As I’ve mentioned in previous posts, I’m currently living in Salt Lake City, Utah training at the Utah Olympic Oval as a long-track speedskater. So imagine my surprise when I found out that Charlie Francis (along with Canadian strength coach Derek Hansen) were giving a seminar at a new training facility up in Layton, Utah (about 25 minutes north of where I live).
Now, I’ve been influenced heavily by Charlie, I read his book Speed Trap annually, always finding something new in it. His Charlie Francis Training System is also excellent. Given that I’m currently in a sport that has some sprint component, I couldn’t miss it. And given that my coach has essentially developed a system of training similar to Francis’ but applied to speed skating, I took him with me.
Friday: Day 1
The seminar started at 6pm Friday evening. Charlie and Derek introduced themselves and so did everyone in the room. A moderate sized turnout brought people from the Utah area, Florida, Philadelphia, Canada, Vegas and probably a couple of others that I have forgotten. These are coaches who came to learn from the best, along with a couple of athletes. When I wasn’t busy being a touch obnoxious, I was doing as much networking as I could, these are the folks doing good work in the trenches with athletes.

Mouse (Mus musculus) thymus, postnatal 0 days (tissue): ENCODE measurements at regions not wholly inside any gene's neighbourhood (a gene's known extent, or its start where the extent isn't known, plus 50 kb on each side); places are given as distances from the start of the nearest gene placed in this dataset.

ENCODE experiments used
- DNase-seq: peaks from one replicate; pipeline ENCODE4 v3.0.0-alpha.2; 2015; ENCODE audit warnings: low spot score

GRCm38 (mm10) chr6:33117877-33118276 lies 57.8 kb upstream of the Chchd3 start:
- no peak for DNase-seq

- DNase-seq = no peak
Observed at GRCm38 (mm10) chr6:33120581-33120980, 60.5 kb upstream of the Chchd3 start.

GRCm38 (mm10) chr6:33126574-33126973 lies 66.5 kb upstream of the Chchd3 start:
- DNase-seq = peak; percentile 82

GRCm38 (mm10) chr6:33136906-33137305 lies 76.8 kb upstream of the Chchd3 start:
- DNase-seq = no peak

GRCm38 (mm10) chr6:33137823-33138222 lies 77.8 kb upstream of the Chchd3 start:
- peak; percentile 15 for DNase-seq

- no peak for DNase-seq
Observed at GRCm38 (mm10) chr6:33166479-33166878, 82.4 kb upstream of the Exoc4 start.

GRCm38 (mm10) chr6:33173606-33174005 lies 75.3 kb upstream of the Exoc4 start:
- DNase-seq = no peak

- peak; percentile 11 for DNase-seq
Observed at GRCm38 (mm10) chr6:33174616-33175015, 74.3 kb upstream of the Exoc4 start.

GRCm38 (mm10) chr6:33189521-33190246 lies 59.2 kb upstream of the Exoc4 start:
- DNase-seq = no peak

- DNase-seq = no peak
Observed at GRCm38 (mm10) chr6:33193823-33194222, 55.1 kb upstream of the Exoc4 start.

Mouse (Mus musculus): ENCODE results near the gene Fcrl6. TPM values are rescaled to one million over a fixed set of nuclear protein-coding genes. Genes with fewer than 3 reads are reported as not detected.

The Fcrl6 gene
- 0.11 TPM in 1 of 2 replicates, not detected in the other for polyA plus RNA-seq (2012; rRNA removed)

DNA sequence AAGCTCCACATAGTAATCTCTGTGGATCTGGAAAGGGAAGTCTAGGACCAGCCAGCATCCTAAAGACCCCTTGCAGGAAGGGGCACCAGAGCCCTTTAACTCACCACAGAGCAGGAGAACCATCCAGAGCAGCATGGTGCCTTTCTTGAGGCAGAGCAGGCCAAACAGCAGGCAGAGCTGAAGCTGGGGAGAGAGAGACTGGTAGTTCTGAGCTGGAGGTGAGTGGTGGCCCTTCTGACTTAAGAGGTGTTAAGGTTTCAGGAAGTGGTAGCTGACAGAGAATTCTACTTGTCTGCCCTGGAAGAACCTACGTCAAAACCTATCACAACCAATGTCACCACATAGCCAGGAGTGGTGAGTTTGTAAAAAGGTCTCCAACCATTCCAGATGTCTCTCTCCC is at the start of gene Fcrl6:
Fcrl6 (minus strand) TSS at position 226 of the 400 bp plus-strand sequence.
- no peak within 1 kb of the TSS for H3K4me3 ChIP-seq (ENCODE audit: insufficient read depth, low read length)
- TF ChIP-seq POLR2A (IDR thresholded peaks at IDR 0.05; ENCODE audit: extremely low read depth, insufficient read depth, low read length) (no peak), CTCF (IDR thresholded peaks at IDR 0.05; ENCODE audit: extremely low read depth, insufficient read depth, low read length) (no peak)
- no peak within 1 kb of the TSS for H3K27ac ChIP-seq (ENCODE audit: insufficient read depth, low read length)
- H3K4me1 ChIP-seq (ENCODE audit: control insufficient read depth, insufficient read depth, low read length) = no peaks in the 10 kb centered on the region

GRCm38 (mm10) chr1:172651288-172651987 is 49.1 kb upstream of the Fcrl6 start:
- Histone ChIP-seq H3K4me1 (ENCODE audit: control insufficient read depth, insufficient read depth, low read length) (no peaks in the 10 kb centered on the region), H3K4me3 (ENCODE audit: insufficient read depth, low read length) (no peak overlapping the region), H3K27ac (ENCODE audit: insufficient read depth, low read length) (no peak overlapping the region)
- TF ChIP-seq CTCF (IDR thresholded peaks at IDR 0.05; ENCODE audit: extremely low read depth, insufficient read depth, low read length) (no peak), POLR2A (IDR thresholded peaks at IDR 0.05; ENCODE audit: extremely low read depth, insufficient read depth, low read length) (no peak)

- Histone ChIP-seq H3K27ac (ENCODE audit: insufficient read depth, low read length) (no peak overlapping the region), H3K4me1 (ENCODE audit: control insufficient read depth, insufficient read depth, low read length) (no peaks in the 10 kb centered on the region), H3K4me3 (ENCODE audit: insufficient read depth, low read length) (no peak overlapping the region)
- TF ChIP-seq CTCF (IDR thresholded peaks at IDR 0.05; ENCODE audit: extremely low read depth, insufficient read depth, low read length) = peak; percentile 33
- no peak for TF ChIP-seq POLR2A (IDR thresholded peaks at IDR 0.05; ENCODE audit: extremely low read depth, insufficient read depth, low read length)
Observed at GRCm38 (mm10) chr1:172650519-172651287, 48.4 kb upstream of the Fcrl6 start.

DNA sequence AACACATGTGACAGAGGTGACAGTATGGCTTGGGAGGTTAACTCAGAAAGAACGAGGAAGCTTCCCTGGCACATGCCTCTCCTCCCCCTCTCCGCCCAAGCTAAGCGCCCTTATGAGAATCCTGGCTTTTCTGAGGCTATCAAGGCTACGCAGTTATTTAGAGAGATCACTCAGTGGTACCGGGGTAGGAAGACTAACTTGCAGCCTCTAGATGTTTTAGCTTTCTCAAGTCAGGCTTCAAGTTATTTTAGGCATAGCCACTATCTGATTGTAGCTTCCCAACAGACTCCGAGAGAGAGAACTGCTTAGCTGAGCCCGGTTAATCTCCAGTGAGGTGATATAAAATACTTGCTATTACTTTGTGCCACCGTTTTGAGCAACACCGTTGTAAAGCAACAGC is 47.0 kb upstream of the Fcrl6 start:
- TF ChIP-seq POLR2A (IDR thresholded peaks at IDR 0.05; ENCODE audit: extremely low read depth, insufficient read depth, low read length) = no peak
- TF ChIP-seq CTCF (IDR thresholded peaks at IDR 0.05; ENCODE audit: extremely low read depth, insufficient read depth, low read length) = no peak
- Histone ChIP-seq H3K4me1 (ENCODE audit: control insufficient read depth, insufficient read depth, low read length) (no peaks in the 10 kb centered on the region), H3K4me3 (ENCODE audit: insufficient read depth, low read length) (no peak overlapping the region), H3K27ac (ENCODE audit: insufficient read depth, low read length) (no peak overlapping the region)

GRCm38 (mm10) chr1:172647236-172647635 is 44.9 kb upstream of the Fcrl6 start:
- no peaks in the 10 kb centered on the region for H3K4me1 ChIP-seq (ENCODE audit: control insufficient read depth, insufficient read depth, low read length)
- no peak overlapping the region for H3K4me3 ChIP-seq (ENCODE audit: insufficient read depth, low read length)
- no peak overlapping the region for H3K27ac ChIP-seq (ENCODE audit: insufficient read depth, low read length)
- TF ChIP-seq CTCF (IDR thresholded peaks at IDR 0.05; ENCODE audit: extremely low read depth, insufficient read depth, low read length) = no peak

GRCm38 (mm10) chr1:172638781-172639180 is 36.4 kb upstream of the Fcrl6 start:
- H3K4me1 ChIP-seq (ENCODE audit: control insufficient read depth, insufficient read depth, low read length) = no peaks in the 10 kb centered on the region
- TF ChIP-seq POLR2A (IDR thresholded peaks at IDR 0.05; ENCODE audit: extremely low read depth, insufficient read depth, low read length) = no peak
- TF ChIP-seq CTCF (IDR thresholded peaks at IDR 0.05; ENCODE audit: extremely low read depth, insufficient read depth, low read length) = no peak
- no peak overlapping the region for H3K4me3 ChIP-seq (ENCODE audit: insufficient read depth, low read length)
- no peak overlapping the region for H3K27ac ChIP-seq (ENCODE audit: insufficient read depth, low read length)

The first day was mainly introduction with a good bit of training theory. I won’t bother detailing every bit that was talked about since there was just too much of it.
Of course, since I’m just that kind of nerd, I got Charlie to sign my prized copy of Speed Trap (his ‘biographical’ look at his training career). As mentioned above, I highly recommend folks pick up this book. Even though it mainly tells the story of his work with Ben Johnson and his other athletes, there are training gems hidden within it. It’s completely out of print in hardcopy, although you can download it in e-book format via his website (see below).
Saturday: Day 2
Saturday was loooong, we started around 8am and finished around 6pm or so. A great deal more training theory was provided including a discussion of recovery and regeneration. More interestingly this was a day for demonstrations. CorPerformance was preparing a football player for his college combine and we got to watch Charlie and Derek work with him hands on.
They took him through warmups, Charlie stretched him out and they moved to various drills such as A skips. Problems were fixed with basic cues and he then moved to standing starts. Charlie coached minimally, giving only small cues for the player to work on and this is where his true brilliance really started to shine. Any coach can overload an athlete with information, the best coaches can get you doing what you need with minimal information. With each repeat, the player got noticeably faster off the line and into his short sprints; they had to open the door at the end of the track so he wouldn’t run into it.